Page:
I originally wrote about this topic on May 17, 2016, in a blog post called “How to Get Talent Pool Insights from LinkedIn“. In the past seven years, I have continued to use these talent pool insights, but I have also updated my approach and what I share with hiring managers. I’m sharing this article with you about what I am doing now.
First, a quick recap on why you should be doing this too. We all know hiring managers who give us a long list of required skills and technologies for their roles, but they don’t really understand the impact of the requirements they set. Saying there are too many requirements or that few would meet these requirements only makes hiring managers think you are lazy or incompetent. However, metrics and numbers are respected and you will be seen as an expert in talent acquisition. Sharing these, hiring managers may be more receptive to changing their requirements. Other side benefits of doing the searches and gathering the talent pool insights are as follows:
The talent pool insights help in terms of understanding what might not be the right keywords or terms. I have had hiring managers ask for skill sets that, when I looked on LinkedIn, showed only double-digit numbers of profiles for that office location. One term alone should not kill the candidate pool so readily, so it might not be the right term to use.
As you look at the top few profiles, you might see other technologies or skills that the profiles tend to have listed as well. You could ask your hiring managers if these are used by their departments and they might be good additional preferences. This will put you in an “expert” status, as it shows you know something about what they are doing.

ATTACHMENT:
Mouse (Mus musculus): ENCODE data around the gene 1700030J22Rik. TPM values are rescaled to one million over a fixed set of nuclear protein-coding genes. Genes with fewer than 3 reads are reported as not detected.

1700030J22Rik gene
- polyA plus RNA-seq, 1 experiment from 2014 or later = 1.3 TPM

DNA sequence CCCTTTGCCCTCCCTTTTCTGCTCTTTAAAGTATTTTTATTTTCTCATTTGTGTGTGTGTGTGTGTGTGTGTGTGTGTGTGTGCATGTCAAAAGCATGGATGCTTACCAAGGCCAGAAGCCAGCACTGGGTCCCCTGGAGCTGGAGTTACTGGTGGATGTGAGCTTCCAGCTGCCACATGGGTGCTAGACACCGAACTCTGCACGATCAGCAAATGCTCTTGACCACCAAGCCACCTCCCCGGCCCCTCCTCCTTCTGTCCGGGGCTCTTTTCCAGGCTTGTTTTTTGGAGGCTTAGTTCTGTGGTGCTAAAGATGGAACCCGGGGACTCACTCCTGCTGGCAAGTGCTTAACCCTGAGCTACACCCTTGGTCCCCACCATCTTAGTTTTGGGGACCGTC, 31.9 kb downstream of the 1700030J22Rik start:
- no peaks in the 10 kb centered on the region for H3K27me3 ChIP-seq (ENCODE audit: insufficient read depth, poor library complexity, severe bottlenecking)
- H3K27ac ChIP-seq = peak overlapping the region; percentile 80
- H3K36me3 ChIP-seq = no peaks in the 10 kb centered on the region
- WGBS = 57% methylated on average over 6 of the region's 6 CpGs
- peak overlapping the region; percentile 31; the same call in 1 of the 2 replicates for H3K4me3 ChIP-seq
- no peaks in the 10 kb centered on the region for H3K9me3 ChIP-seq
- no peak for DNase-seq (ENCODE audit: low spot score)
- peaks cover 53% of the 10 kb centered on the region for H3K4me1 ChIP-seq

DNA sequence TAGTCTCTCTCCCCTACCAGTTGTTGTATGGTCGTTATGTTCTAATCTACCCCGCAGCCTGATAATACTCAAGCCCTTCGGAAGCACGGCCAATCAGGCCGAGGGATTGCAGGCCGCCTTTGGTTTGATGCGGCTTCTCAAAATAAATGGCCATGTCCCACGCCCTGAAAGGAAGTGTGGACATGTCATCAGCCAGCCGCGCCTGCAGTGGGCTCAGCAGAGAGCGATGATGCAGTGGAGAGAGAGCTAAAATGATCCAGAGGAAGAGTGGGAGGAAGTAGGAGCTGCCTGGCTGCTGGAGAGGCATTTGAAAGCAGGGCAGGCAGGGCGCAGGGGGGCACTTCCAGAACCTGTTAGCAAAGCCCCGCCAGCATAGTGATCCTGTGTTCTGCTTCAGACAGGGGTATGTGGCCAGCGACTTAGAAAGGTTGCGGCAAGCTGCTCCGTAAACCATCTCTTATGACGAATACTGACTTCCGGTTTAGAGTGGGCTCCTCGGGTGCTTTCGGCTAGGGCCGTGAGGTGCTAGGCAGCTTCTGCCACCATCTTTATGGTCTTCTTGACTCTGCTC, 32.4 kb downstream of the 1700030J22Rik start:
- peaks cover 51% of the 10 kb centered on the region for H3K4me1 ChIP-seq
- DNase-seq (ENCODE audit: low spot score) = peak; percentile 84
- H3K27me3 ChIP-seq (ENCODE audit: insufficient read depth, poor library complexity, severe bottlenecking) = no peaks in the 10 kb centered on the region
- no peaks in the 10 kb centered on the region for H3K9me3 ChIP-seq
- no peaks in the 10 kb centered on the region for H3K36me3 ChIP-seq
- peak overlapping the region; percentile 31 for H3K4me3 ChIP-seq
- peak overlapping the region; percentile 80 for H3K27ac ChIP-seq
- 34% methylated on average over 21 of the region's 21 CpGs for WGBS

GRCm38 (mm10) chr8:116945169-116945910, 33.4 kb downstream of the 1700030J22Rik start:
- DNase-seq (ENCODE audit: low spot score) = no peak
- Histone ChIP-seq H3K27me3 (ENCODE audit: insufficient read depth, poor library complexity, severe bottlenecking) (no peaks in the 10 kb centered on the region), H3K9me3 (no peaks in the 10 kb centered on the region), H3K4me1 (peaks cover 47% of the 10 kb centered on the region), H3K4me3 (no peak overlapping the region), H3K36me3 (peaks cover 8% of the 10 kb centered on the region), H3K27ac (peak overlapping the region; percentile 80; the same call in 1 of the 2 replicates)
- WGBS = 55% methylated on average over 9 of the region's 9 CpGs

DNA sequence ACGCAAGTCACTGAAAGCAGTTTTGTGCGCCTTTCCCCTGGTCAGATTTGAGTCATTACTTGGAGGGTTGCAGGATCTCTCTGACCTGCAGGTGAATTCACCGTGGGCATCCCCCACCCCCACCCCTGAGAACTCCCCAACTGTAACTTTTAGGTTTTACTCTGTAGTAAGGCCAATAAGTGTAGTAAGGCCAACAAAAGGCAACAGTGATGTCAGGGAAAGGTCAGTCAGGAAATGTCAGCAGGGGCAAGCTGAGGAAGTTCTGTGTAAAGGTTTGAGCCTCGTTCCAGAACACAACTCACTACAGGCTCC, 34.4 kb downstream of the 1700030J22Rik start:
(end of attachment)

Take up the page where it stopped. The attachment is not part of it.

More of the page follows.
You might see that most of the profiles you see are all coming from one or two companies in the area (besides your own). This can be used to fuel the conversation of where to find these candidates. You can say that you know that company X and company Y have a lot of these kinds of people, so would these be good places to recruit from and what other companies might be good places to look at for sourcing.
As an example of what I do now, I am going to use the same search criteria as the previous article. Let’s say that before an intake call a hiring manager sends you the job description for a Java developer in Boston with Hadoop, Hive, Pig, HBase, ETL, JSON, REST, and a half dozen other items. The first thing I do is open my Talent Pool Insights Automated Spreadsheet. Click the link and you can make a copy for yourself (feel free to share it). Please note, there are Macros and Apps Script used, so make sure to copy it all and allow the Macros and Apps Script to run.
For the rest of the article, please go to the newsletter here.